Where you end up in lockdown has a big impact on your outlook. The past nine weeks must have been so difficult for those without their own outdoor space and I can’t even imagine what it’s been like for people with underlying health issues who have not been able to leave the house. I have been incredibly lucky to have been isolating at my parents’ house in rural Northumberland, with wide open spaces on the doorstep and what I believe to be one of the best views in the country easily accessible during my daily exercise.
A view of two castles
From the field next to my parents’ home you get a view stretching out across the fields to the sea beyond, with the castles of Bamburgh and Lindisfarne perfectly perched on the horizon. That vista alone is enough to sustain my lust for nature throughout lockdown, but the country lanes offer numerous possibilities to experience these world-class views from varying angles during my daily exercise. The long-distance St Cuthbert’s Way walking route winds its way past the front door and up the hill towards a path across the sand that pilgrims have followed for centuries.
A tipple to match the view
With the holy island of Lindisfarne so tantalisingly close, it would be rude not to indulge in the gin distilled right there across the causeway. As well as the traditional juniper, the gin has notes of orange, rose and nutmeg. The gin company’s logo is emblazoned with a silhouette of the iconic castle seen between parted waves and the causeway leading up to it. The designers have even featured one of the rescue huts on stilts that are dotted along the crossing for those who make an ill-advised attempt to reach the island at high tide.
The distillers hope to evoke the exclusive feeling of being on the island once the causeway has closed with the tagline, The Spirit of High Tide. Going across to the island during lockdown feels a lot like that, as there’s hardly anyone around. I’ve never seen the area surrounding the castle so devoid of people or the village empty, with the pubs, cafes and tourist shops all closed to customers.
Holy Island Gin is currently offering a lockdown bundle, featuring a 350ml bottle of its gin, some premium tonic, reusable ice cubes and dehydrated orange wheels for the perfect evening in. Due to its remote location on Lindisfarne, the distillery dispatches orders once a week on a Friday.
Foraging for wild garlic
Without the possibility of just popping to the shops for extra supplies, eating food foraged from the grass verge close to the house seems particularly appropriate. The arrival of wild garlic near the banks of the burn was a welcome site and led to an afternoon of piling the leaves high in baskets to take back to the kitchen to blend up into the most irresistibly vivid green paste. I guessed the quantities, but a handful of toasted pine nuts, some grated Parmesan, olive oil and some freshly squeezed lemon juice created the perfect sauce for pasta.
Fresh farm eggs
Just a short walk from my parents’ house, there are a number of stylish B&Bs, usually offering idyllic stays in the Northumberland countryside and of course, delicious home-cooked breakfasts. As a result of the lockdown, there are currently no guests to eat all the delicious eggs the hens are laying, so we are regularly gifted the freshest eggs you can possibly imagine.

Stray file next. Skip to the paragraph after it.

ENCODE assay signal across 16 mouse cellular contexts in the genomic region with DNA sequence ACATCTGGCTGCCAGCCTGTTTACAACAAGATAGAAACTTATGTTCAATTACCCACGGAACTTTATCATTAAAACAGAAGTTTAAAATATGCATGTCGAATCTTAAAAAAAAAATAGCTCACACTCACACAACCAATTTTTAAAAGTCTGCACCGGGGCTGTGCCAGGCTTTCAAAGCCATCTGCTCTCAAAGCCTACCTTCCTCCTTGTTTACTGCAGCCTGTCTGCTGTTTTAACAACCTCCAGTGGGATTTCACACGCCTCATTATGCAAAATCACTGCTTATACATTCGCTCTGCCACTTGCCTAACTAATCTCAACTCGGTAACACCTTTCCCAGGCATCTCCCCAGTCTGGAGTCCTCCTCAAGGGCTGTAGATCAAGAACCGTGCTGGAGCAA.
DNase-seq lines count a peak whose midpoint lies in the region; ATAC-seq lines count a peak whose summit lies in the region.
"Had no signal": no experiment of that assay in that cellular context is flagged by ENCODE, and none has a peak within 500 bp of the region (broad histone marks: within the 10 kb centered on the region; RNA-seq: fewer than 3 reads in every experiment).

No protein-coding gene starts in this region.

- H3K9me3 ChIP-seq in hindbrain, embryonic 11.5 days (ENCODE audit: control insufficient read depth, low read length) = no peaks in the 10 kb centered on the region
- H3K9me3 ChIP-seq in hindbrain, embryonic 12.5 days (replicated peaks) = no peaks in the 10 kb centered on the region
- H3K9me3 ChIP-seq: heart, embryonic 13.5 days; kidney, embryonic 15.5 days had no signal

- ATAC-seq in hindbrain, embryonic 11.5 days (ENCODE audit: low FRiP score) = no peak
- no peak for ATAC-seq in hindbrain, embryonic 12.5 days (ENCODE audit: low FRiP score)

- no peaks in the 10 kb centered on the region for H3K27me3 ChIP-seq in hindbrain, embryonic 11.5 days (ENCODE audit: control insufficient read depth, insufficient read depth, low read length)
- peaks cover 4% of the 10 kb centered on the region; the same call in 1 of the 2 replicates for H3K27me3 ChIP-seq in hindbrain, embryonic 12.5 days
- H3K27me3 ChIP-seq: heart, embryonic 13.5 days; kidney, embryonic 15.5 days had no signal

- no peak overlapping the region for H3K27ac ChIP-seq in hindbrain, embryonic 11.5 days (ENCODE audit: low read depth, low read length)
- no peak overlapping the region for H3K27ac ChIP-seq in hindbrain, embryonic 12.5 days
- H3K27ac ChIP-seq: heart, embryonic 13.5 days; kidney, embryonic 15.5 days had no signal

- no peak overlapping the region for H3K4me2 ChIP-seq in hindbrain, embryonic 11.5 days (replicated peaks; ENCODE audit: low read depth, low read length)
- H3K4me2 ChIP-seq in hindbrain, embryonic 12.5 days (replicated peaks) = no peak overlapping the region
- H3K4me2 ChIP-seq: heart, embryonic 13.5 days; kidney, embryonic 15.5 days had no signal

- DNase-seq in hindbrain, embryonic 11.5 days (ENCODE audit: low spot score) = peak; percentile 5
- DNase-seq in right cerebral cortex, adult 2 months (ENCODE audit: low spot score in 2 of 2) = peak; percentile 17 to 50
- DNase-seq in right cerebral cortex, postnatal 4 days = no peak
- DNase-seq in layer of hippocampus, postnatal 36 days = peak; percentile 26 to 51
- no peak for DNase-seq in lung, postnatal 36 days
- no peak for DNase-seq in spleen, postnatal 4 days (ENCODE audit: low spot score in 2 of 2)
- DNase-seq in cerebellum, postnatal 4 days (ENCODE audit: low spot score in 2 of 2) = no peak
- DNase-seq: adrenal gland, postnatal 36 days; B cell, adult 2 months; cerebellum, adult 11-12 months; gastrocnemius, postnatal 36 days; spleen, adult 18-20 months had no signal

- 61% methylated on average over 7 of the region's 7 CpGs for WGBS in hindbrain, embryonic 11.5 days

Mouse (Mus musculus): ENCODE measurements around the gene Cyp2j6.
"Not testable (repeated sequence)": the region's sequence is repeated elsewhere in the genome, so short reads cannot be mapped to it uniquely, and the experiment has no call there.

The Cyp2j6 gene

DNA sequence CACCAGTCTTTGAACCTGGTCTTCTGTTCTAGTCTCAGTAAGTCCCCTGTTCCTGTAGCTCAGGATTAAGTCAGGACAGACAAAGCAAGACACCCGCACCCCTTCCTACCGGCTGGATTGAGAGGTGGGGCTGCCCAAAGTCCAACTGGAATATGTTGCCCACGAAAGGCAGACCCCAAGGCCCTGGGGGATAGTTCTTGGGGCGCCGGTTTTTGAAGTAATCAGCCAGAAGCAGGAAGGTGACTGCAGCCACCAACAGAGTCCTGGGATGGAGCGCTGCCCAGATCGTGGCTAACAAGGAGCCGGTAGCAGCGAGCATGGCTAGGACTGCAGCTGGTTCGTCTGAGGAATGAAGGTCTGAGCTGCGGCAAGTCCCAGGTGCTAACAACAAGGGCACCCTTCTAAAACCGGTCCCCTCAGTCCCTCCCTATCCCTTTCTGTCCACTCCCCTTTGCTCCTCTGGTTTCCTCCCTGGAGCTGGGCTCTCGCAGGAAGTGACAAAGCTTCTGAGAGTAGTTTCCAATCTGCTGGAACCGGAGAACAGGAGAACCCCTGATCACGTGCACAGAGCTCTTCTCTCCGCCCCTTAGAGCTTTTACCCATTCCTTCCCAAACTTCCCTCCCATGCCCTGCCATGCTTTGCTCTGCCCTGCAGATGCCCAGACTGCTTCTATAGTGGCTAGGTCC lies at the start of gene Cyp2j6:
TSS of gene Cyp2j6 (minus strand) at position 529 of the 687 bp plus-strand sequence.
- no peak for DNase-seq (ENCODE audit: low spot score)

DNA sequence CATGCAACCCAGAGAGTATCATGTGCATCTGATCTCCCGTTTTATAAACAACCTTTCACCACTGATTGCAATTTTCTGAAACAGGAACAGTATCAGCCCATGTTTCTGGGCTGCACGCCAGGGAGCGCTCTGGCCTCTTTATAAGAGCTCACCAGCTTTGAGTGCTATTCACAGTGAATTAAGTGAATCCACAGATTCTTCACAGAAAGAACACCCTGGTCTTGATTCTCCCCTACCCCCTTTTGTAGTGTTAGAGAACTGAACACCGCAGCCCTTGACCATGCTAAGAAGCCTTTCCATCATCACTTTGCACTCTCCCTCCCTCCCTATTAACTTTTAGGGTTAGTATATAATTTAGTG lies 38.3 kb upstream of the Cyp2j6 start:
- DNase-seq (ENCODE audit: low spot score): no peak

They come in assorted sizes and colours – there’s something wonderful about opening an egg box and seeing white shells dotted amongst the brown ones – and the yolks are the sunniest yellow you could ever hope for. It feels good not to have to rely on supermarket deliveries for such essentials. Instead, it’s a walk or cycle through the countryside.
Hares with the run of the place
It’s not uncommon to see hares and deer in the fields surrounding my parents’ house, their little white bottoms bobbing up and down as they streak off when they’re disturbed. But during lockdown, the hares have been coming much closer to the property, with one often making itself comfortable down by the rhubarb bed in my mum’s garden. It may be because of the increased tranquility, with fewer vehicles around and people staying at home, but it’s lovely to see these creatures getting the run of the place.
A secret swimming spot
Obviously, swimming is usually a big part of my life, but I didn’t expect to get a dip during lockdown. I decided to take the advice of the RNLI and not swim in the sea at the height of the pandemic, as it would not be fair to put potential rescuers at risk should I get into trouble in the water. So, finding a hidden fresh-water swim spot just five minutes from the house brought unexpected joy.
It came in the form of a small pool in Fenham Burn, just big enough to do four strokes in before turning around. Though small, it’s enough to get my cold water fix and with the spring sunshine coming through the trees and king cup marigolds lining the banks, you couldn’t ask for much more in terms of a lockdown swimming hole.
Clear night skies
And, at the end of the day when the sun has set on what has become a very different world to what we we were used to, the stars still shine. With no big settlements nearby and the vast expanse of the sea ahead, the view of the night sky in rural Northumberland is clear and bright. The constellations are easy to identify against the deep velvety sky and it’s simply beautiful.
Holy Island Gin gifted a bottle to the author